Emissions trading is a market-based instrument for climate change mitigation. In an emissions trading scheme (ETS), a regulator defines an upper limit (cap) of greenhouse gas (GHG) emissions that may be emitted in clearly defined sectors of an economy (scope and coverage). Emission permits or allowances are given out or sold (allocated) to the entities that are included in the ETS. By the end of a defined time period, each covered entity must surrender a number of allowances corresponding to their emissions during that period. Installations that have emitted less than the number of allowances they hold can sell any excess to other participants in the scheme. Entities with low abatement costs thus have an incentive to reduce their emissions, while those facing higher costs can elect to comply by purchasing allowances from the market.

Emissions trading provides greater environmental certainty in controlling overall emissions compared to an emissions tax, which defines a fixed emission price without restricting the quantity of GHG emitted from industries. In both cases, rules for compliance and enforcement (MRV & enforcement) ensure that polluters pay for the environmental costs of their actions. Allowing installations to determine when and where to reduce emissions makes ETS a flexible and cost-efficient policy instrument. The institutional and legal framework in place should enable price discovery by fundamental market forces free of fraud and manipulation (market oversight).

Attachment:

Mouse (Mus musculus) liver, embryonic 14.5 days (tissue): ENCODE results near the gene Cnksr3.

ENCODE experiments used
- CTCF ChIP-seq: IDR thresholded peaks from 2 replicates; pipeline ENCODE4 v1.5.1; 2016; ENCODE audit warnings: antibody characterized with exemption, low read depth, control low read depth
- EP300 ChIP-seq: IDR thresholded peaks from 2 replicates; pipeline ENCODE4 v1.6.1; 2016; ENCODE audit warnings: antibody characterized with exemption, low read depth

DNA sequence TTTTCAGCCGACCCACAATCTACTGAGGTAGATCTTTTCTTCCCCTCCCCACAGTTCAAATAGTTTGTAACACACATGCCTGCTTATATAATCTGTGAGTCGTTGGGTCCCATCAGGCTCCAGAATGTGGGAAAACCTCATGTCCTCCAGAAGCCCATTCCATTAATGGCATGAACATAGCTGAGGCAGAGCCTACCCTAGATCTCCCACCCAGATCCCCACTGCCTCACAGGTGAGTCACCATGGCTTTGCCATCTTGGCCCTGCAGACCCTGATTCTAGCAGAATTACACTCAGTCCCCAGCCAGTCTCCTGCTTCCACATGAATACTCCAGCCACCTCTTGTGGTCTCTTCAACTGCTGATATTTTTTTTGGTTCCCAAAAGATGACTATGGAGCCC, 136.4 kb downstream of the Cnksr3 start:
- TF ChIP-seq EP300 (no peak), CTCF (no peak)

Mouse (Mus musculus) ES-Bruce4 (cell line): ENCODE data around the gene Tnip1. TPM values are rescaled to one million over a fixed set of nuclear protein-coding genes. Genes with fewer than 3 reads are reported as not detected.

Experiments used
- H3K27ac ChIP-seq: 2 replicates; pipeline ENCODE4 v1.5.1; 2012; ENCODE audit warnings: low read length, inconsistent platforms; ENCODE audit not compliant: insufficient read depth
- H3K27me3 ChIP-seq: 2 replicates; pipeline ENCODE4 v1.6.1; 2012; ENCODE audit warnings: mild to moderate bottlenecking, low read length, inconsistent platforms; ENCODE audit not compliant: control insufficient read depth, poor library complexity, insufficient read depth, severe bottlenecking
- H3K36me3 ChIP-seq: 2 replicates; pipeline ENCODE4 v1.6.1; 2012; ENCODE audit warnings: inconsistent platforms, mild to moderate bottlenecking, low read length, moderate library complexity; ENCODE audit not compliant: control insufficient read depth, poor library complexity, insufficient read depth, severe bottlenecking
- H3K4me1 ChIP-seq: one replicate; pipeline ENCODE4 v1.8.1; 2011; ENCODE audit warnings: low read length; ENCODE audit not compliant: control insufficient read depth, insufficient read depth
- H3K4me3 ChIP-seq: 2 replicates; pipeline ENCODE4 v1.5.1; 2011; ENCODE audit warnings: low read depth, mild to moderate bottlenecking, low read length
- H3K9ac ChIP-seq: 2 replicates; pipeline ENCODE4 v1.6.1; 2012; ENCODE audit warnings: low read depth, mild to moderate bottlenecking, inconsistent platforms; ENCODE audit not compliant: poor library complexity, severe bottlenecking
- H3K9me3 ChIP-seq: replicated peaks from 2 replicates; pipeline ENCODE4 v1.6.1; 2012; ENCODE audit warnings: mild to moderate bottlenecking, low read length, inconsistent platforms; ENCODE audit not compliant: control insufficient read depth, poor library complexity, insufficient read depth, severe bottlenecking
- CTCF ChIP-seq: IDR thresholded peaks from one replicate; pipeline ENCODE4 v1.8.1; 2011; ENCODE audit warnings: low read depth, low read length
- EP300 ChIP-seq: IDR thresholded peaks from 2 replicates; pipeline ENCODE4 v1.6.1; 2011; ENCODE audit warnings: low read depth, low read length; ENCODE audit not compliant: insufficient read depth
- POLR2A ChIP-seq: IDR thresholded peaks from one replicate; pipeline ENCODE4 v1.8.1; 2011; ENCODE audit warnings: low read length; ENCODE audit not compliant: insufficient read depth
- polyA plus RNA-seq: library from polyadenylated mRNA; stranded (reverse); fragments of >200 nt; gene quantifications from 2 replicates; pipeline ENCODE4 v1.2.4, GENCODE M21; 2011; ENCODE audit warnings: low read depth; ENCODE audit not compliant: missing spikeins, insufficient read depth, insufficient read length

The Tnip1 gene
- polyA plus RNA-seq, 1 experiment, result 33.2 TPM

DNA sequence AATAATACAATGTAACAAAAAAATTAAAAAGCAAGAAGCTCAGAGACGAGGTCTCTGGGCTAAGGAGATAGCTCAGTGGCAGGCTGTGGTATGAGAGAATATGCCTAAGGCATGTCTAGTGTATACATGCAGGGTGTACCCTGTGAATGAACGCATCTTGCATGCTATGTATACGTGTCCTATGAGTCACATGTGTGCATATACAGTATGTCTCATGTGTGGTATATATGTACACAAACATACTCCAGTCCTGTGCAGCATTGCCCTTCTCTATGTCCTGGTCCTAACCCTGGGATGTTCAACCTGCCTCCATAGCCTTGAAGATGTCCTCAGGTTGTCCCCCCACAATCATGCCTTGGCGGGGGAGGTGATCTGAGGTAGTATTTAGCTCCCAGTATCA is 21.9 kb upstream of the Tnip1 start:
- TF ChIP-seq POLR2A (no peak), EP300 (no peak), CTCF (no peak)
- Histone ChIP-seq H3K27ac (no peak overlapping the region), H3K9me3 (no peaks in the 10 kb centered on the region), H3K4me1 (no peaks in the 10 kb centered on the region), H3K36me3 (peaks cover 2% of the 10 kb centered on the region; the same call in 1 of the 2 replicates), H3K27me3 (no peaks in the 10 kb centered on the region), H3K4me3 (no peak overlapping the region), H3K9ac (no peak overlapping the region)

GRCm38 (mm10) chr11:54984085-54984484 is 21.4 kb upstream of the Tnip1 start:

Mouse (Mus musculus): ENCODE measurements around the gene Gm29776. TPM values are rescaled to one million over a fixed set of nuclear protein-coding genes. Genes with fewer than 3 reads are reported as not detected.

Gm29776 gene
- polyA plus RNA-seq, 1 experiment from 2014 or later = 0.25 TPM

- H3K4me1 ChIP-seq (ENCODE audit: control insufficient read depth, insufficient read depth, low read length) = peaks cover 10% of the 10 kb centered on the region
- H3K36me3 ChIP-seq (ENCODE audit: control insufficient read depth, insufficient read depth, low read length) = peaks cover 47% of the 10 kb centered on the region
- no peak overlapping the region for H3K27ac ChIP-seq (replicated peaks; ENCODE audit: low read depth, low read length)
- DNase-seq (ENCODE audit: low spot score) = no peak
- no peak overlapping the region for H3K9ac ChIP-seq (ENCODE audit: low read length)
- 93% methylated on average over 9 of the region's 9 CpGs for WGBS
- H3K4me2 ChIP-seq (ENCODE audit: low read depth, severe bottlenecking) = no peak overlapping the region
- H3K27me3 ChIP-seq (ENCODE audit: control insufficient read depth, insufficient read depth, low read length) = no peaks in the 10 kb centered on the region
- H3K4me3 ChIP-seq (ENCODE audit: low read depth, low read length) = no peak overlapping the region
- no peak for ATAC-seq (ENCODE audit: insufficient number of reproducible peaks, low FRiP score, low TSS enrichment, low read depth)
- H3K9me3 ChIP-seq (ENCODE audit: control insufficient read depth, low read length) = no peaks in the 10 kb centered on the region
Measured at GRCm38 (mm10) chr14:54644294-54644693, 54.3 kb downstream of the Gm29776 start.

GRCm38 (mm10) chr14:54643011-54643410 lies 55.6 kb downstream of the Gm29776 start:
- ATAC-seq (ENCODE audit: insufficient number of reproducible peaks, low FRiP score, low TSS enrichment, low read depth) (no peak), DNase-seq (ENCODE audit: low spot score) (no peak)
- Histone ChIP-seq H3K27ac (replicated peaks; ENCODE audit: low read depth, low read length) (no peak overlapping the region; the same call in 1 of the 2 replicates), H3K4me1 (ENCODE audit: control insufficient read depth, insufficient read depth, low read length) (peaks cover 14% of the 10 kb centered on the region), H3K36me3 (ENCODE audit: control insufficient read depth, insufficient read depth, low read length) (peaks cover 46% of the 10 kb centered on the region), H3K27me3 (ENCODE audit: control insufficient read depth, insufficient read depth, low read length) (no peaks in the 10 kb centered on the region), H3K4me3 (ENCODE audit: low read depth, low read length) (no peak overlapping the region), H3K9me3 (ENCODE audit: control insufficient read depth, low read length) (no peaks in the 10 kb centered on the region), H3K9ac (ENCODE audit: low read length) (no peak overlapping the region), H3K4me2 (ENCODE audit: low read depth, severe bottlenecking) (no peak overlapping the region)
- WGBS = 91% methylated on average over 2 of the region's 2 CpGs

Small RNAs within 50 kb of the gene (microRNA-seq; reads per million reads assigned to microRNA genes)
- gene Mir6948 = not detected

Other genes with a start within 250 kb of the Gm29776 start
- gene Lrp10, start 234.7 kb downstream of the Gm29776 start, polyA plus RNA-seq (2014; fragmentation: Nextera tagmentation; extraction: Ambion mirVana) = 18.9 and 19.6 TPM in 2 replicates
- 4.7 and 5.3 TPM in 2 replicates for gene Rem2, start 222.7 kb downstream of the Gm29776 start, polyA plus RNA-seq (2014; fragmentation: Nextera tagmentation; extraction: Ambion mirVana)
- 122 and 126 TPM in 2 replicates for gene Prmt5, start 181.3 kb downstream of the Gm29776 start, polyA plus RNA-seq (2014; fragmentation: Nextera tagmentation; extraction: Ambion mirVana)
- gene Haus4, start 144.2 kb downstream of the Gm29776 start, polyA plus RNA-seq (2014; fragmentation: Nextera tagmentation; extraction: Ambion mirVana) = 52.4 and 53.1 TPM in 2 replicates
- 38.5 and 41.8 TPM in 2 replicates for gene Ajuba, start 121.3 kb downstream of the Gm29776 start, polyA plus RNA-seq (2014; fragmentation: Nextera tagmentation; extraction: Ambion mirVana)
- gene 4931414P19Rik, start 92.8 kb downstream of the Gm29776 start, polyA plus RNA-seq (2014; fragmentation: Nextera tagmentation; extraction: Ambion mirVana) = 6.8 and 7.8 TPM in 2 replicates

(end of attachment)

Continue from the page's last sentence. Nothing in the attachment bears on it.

Since the introduction of the first regional ETS for GHG in the European Union in 2005, many other systems have emerged in North America, Asia and the Pacific region at the regional, national, and local levels (see the ICAP ETS Map). Several other jurisdictions are currently considering implementing their own domestic ETS, while some established ETS have taken steps to reform and, in some cases, link their systems. By sharing experiences and knowledge at these stages of development, ICAP contributes to the establishment of a well-functioning global cap and trade carbon market.

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Studies

ICAP (2015): Emissions Trading Worldwide - ICAP Status Report 2015

IETA (2013): IETA Greenhouse Gas Market 2013

World Bank (2014): State and Trends of Carbon Pricing 2014. Washington, DC: World Bank

Laing, T., Mehling, M. (2013): International Experience with Emissions Trading. Climate Strategies

Newell, R. G., Pizer, W. A., Raimi, D. (2012): Carbon Markets: Past, Present, and Future. Resources For the Future.

Prag, A., Briner, G., Hood, C. (2012): Making Markets: Unpacking Design and Governance of Carbon Market Mechanisms. OECD.

Neuhoff, Karsten (2008): Tackling Carbon, How to Price Carbon for Climate Policy. Climate Strategies.

UNFCCC: Glossary on Climate Change acronyms

Norwegian Climate and Pollution Agency (2010): Introductory Film on Emissions Trading